17. The combustor as defined in claim 16, wherein at least a second row of said groups identical to said first row are disposed in said inner wall downstream from said first row, said second row having said groups span-wise offset from said groups in said first row.
18. The combustor as defined in claim 1, wherein said first area defines a plurality of impingement aperture therein and said impingement apertures and said effusion apertures are circular holes, said impingement apertures each having a first diameter and each of said effusion apertures having a second diameter smaller than said first diameter.
19. The combustor as defined in claim 18, wherein a ratio of said predetermined spacing distance to said second diameter is substantially equal to a ratio of a stream-wise distance between said effusion apertures within each of said groups to said second diameter.
20. The combustor as defined in claim 19, wherein a span-wise distance between said effusion apertures within each of said groups of effusion apertures is substantially equal to said stream-wise distance between said effusion apertures within each of said groups.
21. The combustor as defined in claim 18, wherein a ratio of said predetermined spacing distance to said first diameter is substantially equal to a ratio of a stream-wise distance between said impingement apertures to said first diameter.
22. The combustion chamber as defined in claim 21, wherein a span-wise distance between said impingement apertures is equal to said stream-wise distance between said impingement apertures.
23. A method of attenuating selected audible frequencies passing through a gas turbine engine combustor having spaced-apart inner and outer walls, the method comprising the steps of:
selecting an area in said outer wall and locating at least an impingement aperture therein; and
selecting an area in said inner wall corresponding to said area in said outer wall and defining a plurality of effusion apertures in said area of said inner wall, said plurality of effusion apertures being disposed in groups having a predetermined geometric arrangement relative to said impingement aperture and outnumbering said impingement aperture by a ratio of between 2:1 and 4:1;
whereby said combustor provides damping of said selected audible frequencies passing therethrough.
24. The method as defined in claim 23, further comprising selecting said predetermined geometric arrangement and said ratio of said effusion apertures to said impingement aperture to provide damping of audible frequencies less than about 1600 Hz.
25. The method as defined in claim 24, further comprising providing a plurality of impingement apertures in said outer wall, said groups of effusion apertures being disposed about each of said plurality of impingement apertures.
26. The method as defined in claim 25, further comprising selecting said predetermined geometric arrangement from an arrangement having one of a triangular-shaped and a square-shaped perimeter, said effusion apertures being disposed at vertices thereof.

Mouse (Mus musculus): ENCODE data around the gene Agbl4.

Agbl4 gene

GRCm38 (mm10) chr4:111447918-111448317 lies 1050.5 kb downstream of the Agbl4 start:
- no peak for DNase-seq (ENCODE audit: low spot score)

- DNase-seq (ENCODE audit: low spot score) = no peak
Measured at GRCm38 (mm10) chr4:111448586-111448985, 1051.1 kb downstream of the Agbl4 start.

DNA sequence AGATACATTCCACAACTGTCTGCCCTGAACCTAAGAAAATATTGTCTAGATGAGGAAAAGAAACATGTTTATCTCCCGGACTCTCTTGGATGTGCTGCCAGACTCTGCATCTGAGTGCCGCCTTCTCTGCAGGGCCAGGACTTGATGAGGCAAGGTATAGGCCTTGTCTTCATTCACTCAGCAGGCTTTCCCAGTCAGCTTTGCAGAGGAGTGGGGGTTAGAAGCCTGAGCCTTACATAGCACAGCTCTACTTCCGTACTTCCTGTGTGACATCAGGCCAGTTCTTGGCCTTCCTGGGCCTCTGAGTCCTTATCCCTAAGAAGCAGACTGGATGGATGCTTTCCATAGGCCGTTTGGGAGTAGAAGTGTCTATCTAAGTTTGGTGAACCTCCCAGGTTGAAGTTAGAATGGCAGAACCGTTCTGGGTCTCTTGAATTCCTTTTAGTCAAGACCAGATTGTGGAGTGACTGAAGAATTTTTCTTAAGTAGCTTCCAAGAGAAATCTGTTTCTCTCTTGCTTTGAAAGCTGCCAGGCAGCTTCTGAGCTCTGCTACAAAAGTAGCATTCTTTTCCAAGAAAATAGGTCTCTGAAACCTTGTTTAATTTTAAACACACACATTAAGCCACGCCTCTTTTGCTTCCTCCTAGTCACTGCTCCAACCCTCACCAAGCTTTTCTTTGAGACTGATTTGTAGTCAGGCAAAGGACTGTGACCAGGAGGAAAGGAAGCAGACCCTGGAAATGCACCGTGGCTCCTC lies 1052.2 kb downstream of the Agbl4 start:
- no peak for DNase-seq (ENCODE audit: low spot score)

Description
TECHNICAL FIELD

The present invention relates generally to gas turbine engines, and particularly to a gas turbine combustion chamber providing reduced noise levels.

BACKGROUND OF THE INVENTION

Noise produced by gas turbine engines is largely caused by pressure and acoustic vibrations which can occur in and around the combustion chamber under certain conditions. Many advancements have been made to reduce the overall noise levels generated by gas turbine engines. However, few have enabled the reduction of noise generated by the combustion chamber of such a gas turbine engine, such that the far field noise level caused by such powerplants is reduced. Such vibrations can be damped by providing fluid mechanic means which influence the flow of hot combustion gasses sufficiently to completely prevent, or at least significantly suppress, the excitation of acoustic vibrations. Helmholtz resonators have also been employed as damping elements to eliminate undesirable vibrations, which contribute to noise levels.

In U.S. Pat. No. 6,351,947, Keller et al. disclose a combustion chamber for a gas turbine engine that is designed to provide noise absorption over a wide frequency range, particularly between 2 and 6 kHz, while simultaneously providing cooling of the combustion chamber wall. An upstream portion of the combustion chamber wall close to the burner region comprises at least two perforated plates, arranged parallel to one another, and an additional means which acts to absorb noise. The distances between the perforated plates and the geometrical dimensions of the openings therein being selected in such a way that a plurality of mutually connected Helmholtz resonators are formed. In at least one preferred embodiment, at least part of the combustion chamber wall comprises three parallel perforated plates. While the arrangement of Keller et al. permits noise reduction and is less complex than previously known solutions having more complex Helmholtz resonators, it can nevertheless be simplified and optimized such that improved noise reduction is possible, particularly in relatively low frequency ranges.

Published United States patent application No. US 2001/0004835, teaches a gas turbine combustion chamber wall having an outer wall comprising a plurality of impingement holes and an inner wall having a plurality of effusion holes. The impingement holes permit compressed air from around the combustion chamber to pass through to impinge on the inner wall. Air within the cavity between the two walls can then effuse into the combustion chamber. The number of effusion holes is substantially greater than the number of impingement holes, and the effusion holes are preferably arranged in groups of seven disposed in a specific pattern around a larger impingement hole. The particular arrangement of effusion holes and associated impingement holes provides an enhanced cooling effect. This published application does not teach or suggest the use of a similar or modified combustion chamber wall construction to reduce noise levels generated by the combustor. Further, although the use of such a combustion chamber to reduce noise is not explicitly taught, the particular structure, application and relative arrangement of impingement and effusion holes as disclosed in this published application, would limit any potential noise reduction to vibrations in relatively high frequency ranges between about 4500 and 6500 Hertz (Hz).